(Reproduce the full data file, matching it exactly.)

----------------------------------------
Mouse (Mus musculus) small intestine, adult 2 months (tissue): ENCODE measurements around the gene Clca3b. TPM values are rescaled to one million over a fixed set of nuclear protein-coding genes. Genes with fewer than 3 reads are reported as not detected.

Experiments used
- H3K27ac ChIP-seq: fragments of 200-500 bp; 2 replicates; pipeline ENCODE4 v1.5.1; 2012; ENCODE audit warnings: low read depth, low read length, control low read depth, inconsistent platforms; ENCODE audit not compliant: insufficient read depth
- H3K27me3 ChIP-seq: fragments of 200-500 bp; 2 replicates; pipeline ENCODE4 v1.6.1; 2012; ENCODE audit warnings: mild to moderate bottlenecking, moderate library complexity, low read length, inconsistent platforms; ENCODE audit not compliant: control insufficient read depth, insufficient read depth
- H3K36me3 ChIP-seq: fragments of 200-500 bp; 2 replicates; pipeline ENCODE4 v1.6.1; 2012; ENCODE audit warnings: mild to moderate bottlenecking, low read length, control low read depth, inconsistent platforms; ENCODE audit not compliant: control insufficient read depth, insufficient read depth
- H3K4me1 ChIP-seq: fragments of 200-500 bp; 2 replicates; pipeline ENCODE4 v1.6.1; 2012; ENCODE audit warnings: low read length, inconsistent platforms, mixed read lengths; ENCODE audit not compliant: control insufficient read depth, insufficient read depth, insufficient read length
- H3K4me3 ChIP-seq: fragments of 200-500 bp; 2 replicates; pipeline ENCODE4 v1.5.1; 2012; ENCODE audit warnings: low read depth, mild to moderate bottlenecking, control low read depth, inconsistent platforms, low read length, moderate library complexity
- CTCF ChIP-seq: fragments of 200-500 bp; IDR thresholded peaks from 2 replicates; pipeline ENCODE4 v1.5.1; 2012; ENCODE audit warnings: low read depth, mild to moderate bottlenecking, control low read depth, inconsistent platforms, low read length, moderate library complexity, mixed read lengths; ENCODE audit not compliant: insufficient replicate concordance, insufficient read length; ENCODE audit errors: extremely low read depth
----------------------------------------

Mouse (Mus musculus) small intestine, adult 2 months (tissue): ENCODE measurements around the gene Clca3b. TPM values are rescaled to one million over a fixed set of nuclear protein-coding genes. Genes with fewer than 3 reads are reported as not detected.

Experiments used
- H3K27ac ChIP-seq: fragments of 200-500 bp; 2 replicates; pipeline ENCODE4 v1.5.1; 2012; ENCODE audit warnings: low read depth, low read length, control low read depth, inconsistent platforms; ENCODE audit not compliant: insufficient read depth
- H3K27me3 ChIP-seq: fragments of 200-500 bp; 2 replicates; pipeline ENCODE4 v1.6.1; 2012; ENCODE audit warnings: mild to moderate bottlenecking, moderate library complexity, low read length, inconsistent platforms; ENCODE audit not compliant: control insufficient read depth, insufficient read depth
- H3K36me3 ChIP-seq: fragments of 200-500 bp; 2 replicates; pipeline ENCODE4 v1.6.1; 2012; ENCODE audit warnings: mild to moderate bottlenecking, low read length, control low read depth, inconsistent platforms; ENCODE audit not compliant: control insufficient read depth, insufficient read depth
- H3K4me1 ChIP-seq: fragments of 200-500 bp; 2 replicates; pipeline ENCODE4 v1.6.1; 2012; ENCODE audit warnings: low read length, inconsistent platforms, mixed read lengths; ENCODE audit not compliant: control insufficient read depth, insufficient read depth, insufficient read length
- H3K4me3 ChIP-seq: fragments of 200-500 bp; 2 replicates; pipeline ENCODE4 v1.5.1; 2012; ENCODE audit warnings: low read depth, mild to moderate bottlenecking, control low read depth, inconsistent platforms, low read length, moderate library complexity
- CTCF ChIP-seq: fragments of 200-500 bp; IDR thresholded peaks from 2 replicates; pipeline ENCODE4 v1.5.1; 2012; ENCODE audit warnings: low read depth, mild to moderate bottlenecking, control low read depth, inconsistent platforms, low read length, moderate library complexity, mixed read lengths; ENCODE audit not compliant: insufficient replicate concordance, insufficient read length; ENCODE audit errors: extremely low read depth